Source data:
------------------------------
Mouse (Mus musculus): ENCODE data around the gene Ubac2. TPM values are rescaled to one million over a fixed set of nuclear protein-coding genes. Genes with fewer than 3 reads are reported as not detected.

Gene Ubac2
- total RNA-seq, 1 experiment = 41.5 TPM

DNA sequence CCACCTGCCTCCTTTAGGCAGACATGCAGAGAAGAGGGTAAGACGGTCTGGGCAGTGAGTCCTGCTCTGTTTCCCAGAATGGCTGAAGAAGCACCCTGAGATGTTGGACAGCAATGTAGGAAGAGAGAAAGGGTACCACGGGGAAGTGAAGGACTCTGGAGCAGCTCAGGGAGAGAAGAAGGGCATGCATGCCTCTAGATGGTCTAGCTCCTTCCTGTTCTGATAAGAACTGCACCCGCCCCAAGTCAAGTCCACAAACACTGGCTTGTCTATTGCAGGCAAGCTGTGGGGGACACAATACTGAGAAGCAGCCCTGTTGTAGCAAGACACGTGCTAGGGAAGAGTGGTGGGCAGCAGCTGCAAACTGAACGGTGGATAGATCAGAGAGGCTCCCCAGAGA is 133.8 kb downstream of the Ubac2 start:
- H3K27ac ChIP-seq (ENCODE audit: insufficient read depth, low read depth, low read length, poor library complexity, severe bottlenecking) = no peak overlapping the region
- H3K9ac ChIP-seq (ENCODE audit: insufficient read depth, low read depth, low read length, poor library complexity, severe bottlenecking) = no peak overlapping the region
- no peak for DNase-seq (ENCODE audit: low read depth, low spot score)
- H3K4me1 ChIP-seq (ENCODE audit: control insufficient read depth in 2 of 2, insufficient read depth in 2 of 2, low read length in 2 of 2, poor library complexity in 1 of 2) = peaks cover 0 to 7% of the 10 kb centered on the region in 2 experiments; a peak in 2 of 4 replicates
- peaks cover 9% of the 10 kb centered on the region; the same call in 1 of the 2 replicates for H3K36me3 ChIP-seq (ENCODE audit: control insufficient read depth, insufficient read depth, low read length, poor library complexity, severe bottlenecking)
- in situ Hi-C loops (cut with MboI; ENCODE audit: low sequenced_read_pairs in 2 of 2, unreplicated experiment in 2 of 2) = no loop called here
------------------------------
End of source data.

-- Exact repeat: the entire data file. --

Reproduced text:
Mouse (Mus musculus): ENCODE data around the gene Ubac2. TPM values are rescaled to one million over a fixed set of nuclear protein-coding genes. Genes with fewer than 3 reads are reported as not detected.

Gene Ubac2
- total RNA-seq, 1 experiment = 41.5 TPM

DNA sequence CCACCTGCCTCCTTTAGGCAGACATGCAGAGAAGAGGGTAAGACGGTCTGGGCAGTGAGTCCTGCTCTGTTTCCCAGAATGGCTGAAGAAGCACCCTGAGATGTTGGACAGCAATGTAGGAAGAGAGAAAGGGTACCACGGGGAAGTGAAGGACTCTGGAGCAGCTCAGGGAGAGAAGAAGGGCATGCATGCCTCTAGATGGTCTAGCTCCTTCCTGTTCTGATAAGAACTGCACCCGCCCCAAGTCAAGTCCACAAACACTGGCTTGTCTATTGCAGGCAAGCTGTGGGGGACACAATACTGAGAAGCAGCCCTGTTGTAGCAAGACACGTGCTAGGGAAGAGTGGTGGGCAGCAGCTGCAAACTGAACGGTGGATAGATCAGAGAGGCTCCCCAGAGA is 133.8 kb downstream of the Ubac2 start:
- H3K27ac ChIP-seq (ENCODE audit: insufficient read depth, low read depth, low read length, poor library complexity, severe bottlenecking) = no peak overlapping the region
- H3K9ac ChIP-seq (ENCODE audit: insufficient read depth, low read depth, low read length, poor library complexity, severe bottlenecking) = no peak overlapping the region
- no peak for DNase-seq (ENCODE audit: low read depth, low spot score)
- H3K4me1 ChIP-seq (ENCODE audit: control insufficient read depth in 2 of 2, insufficient read depth in 2 of 2, low read length in 2 of 2, poor library complexity in 1 of 2) = peaks cover 0 to 7% of the 10 kb centered on the region in 2 experiments; a peak in 2 of 4 replicates
- peaks cover 9% of the 10 kb centered on the region; the same call in 1 of the 2 replicates for H3K36me3 ChIP-seq (ENCODE audit: control insufficient read depth, insufficient read depth, low read length, poor library complexity, severe bottlenecking)
- in situ Hi-C loops (cut with MboI; ENCODE audit: low sequenced_read_pairs in 2 of 2, unreplicated experiment in 2 of 2) = no loop called here